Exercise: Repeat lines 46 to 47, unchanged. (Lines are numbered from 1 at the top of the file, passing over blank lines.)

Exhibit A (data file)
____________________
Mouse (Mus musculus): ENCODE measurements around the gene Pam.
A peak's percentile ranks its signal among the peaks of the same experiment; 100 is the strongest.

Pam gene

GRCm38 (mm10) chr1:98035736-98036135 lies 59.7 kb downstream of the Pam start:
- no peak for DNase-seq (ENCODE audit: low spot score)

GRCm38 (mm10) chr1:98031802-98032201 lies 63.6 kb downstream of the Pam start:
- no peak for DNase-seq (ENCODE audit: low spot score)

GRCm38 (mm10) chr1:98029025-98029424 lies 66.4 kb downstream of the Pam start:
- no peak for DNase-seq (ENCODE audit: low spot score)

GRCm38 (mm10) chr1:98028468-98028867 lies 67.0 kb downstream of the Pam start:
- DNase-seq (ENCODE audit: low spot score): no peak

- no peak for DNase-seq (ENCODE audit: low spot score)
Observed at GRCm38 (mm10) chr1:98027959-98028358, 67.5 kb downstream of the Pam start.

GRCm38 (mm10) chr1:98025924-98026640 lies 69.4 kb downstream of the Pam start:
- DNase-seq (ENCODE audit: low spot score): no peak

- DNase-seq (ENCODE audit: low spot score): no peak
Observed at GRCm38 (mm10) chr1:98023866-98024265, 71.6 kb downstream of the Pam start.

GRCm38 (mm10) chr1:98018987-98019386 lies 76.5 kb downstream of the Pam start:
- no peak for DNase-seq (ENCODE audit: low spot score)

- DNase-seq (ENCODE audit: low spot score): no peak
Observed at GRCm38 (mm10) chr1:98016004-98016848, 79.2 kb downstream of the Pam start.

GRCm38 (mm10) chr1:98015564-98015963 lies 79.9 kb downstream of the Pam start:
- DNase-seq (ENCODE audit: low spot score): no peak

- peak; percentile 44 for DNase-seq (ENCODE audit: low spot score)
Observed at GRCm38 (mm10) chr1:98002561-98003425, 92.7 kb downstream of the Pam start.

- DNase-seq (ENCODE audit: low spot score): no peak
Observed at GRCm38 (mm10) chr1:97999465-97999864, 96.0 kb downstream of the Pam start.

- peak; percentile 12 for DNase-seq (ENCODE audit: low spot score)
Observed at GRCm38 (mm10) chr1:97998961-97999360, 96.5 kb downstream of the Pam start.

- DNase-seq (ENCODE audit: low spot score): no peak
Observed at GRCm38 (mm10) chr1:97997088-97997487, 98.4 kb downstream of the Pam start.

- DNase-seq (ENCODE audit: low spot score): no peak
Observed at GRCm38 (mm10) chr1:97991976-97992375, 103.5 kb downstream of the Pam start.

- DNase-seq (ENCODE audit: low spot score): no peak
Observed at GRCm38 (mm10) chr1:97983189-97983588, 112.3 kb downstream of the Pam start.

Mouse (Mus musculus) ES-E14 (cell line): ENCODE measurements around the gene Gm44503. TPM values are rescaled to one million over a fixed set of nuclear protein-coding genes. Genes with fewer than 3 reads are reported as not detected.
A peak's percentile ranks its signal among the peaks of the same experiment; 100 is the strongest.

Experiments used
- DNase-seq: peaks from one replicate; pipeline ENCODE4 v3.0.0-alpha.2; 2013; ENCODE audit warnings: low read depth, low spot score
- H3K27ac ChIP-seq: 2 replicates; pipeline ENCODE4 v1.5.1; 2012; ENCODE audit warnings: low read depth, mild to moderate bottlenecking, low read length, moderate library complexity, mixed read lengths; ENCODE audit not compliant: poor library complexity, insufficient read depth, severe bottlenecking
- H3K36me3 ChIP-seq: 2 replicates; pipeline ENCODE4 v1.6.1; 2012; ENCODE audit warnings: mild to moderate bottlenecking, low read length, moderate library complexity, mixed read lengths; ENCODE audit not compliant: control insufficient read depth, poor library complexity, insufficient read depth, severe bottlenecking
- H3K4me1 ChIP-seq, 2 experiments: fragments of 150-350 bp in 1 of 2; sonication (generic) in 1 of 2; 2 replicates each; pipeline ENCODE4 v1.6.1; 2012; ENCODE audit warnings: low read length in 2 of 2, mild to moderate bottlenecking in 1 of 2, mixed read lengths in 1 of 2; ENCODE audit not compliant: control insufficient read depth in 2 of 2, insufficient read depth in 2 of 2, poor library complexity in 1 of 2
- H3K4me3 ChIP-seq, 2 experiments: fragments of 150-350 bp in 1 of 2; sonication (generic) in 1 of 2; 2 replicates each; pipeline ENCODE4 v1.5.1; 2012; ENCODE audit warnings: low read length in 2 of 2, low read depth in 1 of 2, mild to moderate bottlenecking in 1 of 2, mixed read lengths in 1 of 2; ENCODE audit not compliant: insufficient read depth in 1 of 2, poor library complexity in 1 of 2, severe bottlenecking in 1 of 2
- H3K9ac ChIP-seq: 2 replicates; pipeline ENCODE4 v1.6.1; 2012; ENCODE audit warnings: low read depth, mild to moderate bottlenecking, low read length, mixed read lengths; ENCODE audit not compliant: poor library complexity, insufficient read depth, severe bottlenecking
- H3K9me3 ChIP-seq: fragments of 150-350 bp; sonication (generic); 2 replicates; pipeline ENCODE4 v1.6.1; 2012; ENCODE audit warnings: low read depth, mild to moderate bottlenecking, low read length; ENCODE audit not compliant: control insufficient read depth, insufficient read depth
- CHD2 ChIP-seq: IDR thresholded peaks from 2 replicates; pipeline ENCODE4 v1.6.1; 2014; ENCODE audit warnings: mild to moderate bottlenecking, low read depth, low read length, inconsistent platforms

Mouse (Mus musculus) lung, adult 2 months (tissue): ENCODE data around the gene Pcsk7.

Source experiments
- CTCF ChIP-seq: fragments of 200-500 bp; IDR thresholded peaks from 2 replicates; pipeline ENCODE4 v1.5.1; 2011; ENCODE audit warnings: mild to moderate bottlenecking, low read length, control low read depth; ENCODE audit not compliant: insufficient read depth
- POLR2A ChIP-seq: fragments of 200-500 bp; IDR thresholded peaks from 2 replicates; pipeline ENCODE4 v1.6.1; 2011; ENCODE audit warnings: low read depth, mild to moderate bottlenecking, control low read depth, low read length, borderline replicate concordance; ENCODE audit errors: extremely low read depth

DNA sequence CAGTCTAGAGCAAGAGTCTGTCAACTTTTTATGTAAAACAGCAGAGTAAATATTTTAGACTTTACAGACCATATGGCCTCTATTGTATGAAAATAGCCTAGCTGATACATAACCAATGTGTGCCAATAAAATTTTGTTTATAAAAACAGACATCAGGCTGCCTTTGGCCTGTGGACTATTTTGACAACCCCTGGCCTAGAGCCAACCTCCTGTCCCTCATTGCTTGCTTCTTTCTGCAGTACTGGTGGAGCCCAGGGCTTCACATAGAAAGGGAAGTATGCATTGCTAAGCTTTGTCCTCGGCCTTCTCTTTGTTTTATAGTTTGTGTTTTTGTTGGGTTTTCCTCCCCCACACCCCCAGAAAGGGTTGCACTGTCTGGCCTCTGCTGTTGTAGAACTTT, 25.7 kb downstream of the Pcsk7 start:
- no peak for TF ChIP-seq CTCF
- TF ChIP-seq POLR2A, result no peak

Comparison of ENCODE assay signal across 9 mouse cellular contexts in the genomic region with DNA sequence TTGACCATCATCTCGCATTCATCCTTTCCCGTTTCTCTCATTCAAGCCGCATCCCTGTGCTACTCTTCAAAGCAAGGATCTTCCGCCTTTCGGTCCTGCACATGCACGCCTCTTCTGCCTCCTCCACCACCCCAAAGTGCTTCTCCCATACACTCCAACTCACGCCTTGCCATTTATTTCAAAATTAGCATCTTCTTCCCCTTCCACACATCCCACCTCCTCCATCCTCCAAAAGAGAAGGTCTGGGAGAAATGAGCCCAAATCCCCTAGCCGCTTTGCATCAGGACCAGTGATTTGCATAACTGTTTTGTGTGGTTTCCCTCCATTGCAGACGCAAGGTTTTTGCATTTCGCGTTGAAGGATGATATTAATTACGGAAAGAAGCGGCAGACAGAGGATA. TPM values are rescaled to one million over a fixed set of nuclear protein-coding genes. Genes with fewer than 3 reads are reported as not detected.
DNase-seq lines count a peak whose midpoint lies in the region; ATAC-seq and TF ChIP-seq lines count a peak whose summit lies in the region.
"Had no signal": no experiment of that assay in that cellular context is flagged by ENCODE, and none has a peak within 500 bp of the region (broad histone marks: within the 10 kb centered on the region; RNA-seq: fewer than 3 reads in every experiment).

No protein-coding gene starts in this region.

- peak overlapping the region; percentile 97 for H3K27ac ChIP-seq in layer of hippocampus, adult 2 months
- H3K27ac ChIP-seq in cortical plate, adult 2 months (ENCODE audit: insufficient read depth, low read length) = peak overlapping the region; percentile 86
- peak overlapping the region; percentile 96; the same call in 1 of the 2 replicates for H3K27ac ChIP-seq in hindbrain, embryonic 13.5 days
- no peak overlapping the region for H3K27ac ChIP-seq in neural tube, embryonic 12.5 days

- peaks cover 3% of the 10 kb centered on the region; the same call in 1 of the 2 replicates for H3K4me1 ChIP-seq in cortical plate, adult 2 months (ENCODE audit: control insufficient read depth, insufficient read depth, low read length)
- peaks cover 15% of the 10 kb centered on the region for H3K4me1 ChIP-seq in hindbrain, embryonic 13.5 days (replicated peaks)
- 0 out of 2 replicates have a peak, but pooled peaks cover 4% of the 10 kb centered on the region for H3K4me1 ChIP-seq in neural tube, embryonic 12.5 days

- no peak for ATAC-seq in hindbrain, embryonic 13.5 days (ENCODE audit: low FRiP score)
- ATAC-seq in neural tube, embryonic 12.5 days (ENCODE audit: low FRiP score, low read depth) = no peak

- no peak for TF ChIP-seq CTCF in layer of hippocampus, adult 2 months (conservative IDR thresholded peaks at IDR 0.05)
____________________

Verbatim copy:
- CHD2 ChIP-seq: IDR thresholded peaks from 2 replicates; pipeline ENCODE4 v1.6.1; 2014; ENCODE audit warnings: mild to moderate bottlenecking, low read depth, low read length, inconsistent platforms

Mouse (Mus musculus) lung, adult 2 months (tissue): ENCODE data around the gene Pcsk7.